The aim of this paper is to provide primary health care physicians with practical guidelines for allergy testing. Allergy diagnosis rests on a firm medical history, physical examination and allergy testing. The allergy tests of choice are the skin prick test (SPT) and measurement of specific IgE (s-IgE), which in most cases are sufficient. Furthermore, these tests are safe and available in primary health care facilities. However, they cannot be used as an objective measure of disease severity and should always be regarded as a supplement to the history, not vice versa. Specialists should perform most other tests, including intracutanous skin testing and allergen challenge tests (essential to identifying the culprit food or drug allergen), as well as in vitro tests such as cellular function/liberation assays (histamine liberation test, basophil activation test, cellular activation test). These last are used when a suspected allergen is not commercially available for SPT or s-IgE testing, e.g., food, drug, or environmental allergens. We present a simple flow chart for allergy investigation in primary health care.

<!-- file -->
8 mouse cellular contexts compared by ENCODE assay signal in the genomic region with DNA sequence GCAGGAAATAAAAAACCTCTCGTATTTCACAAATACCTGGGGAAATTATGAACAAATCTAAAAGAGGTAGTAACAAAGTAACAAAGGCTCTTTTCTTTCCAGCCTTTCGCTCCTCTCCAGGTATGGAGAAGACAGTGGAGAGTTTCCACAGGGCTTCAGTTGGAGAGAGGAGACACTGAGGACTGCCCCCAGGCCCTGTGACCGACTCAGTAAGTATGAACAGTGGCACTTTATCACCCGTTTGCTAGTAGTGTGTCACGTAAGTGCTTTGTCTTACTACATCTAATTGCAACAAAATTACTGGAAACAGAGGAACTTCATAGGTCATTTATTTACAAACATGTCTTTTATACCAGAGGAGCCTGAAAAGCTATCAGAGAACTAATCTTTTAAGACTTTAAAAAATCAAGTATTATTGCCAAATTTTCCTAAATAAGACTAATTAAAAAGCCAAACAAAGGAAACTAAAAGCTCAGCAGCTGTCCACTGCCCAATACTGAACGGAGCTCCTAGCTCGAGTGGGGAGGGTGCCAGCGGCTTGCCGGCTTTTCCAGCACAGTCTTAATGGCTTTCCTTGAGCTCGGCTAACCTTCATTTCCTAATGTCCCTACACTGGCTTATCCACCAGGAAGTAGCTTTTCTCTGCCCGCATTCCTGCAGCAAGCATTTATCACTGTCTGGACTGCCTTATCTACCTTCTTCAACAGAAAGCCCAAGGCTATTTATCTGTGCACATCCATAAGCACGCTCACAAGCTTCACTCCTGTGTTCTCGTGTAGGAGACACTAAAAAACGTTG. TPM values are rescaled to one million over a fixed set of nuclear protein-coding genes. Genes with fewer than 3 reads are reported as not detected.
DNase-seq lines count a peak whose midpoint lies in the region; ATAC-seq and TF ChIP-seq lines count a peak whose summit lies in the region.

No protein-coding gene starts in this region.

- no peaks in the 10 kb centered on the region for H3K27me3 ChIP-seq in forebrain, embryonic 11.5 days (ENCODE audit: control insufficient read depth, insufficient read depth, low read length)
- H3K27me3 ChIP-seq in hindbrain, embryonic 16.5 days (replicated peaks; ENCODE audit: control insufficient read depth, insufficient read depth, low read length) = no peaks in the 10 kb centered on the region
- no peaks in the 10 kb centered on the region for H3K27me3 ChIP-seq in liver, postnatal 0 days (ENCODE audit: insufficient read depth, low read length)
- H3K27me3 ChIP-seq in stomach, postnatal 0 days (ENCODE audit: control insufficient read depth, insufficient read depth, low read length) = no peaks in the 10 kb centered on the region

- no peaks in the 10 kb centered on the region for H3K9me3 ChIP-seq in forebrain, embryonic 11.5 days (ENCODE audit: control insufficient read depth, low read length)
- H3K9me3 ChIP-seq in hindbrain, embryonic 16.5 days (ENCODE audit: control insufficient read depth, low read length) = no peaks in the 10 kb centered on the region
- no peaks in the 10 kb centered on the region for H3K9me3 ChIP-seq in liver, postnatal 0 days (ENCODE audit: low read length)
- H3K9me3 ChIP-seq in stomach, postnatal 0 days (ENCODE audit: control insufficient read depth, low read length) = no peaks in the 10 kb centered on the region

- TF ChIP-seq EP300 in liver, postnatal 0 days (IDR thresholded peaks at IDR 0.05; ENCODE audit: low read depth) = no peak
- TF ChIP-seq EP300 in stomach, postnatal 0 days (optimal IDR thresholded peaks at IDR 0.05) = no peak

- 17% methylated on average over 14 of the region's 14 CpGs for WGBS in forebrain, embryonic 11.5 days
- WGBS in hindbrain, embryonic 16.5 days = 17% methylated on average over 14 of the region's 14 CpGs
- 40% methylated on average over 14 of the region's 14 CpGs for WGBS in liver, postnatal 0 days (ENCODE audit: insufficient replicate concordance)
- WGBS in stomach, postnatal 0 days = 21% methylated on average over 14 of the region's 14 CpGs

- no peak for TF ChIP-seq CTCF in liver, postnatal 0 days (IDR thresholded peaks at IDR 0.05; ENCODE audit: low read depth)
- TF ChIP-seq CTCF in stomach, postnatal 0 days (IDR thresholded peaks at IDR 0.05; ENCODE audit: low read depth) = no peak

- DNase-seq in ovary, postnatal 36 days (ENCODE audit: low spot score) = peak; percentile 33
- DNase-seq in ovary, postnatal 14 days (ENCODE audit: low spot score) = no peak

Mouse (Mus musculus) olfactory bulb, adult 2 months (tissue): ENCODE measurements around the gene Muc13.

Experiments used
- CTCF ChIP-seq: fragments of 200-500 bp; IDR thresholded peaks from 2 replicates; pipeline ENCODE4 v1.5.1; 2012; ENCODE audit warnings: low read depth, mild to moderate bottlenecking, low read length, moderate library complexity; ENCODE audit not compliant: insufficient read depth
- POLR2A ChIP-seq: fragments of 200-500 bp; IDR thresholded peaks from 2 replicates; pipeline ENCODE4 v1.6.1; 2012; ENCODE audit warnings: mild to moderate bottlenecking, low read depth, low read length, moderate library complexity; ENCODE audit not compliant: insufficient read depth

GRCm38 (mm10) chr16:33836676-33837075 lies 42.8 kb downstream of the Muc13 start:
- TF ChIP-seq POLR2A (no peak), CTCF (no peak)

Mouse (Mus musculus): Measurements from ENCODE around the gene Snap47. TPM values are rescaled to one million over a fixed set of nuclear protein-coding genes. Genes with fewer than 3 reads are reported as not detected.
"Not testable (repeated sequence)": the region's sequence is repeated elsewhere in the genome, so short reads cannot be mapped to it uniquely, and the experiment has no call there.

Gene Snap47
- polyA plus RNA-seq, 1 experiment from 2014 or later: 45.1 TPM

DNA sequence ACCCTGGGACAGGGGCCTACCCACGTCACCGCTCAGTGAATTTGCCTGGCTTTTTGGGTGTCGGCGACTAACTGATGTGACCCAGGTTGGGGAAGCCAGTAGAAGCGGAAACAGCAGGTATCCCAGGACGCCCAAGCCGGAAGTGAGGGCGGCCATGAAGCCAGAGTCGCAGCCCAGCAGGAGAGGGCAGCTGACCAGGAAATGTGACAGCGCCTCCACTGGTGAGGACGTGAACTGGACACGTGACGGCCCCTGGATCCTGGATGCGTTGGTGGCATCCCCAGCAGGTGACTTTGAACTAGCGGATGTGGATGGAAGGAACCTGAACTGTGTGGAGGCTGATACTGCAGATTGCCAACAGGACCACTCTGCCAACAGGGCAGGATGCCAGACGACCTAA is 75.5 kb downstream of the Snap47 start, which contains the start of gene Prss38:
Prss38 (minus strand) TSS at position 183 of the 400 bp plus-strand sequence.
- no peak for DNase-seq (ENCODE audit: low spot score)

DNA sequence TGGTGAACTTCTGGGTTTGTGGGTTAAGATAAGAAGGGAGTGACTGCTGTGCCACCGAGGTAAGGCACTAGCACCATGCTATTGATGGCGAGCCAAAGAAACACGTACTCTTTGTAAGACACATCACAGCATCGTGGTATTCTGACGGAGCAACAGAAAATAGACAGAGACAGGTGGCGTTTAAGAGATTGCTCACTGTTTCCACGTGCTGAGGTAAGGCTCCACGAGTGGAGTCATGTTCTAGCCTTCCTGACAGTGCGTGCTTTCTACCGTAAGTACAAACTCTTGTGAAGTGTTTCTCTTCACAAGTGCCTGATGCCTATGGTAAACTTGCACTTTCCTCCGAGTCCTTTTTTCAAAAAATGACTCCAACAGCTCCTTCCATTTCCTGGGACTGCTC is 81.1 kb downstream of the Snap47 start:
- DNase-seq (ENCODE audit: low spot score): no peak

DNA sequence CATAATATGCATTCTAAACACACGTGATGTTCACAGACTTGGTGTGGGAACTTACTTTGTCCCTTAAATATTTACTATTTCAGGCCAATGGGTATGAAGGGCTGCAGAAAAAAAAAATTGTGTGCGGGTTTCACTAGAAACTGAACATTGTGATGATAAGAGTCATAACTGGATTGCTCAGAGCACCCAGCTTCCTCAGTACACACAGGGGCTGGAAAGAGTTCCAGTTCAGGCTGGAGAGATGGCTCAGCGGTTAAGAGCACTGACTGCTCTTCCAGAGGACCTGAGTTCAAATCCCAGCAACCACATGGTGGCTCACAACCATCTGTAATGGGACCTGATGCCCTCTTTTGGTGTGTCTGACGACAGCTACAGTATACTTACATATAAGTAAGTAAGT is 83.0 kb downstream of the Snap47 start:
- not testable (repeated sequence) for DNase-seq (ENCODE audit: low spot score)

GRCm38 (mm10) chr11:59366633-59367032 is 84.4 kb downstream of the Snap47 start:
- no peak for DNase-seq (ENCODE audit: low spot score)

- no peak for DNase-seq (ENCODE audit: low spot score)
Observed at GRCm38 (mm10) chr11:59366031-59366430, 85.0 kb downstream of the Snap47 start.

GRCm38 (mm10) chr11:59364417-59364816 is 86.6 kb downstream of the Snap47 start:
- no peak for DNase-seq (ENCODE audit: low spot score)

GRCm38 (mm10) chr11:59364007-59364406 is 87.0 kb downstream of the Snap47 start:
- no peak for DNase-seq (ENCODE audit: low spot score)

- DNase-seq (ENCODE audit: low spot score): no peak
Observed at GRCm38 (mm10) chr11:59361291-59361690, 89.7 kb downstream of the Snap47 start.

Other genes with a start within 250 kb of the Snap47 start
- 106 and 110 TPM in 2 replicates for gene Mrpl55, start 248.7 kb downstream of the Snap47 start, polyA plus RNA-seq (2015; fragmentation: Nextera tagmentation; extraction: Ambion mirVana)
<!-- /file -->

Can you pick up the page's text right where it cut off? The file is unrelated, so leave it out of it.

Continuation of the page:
|Bidragets oversatte titel||Diagnosis of suspected IgE-mediated allergy|
|Tidsskrift||Ugeskrift for laeger|
|Status||Udgivet - 7 feb. 2005|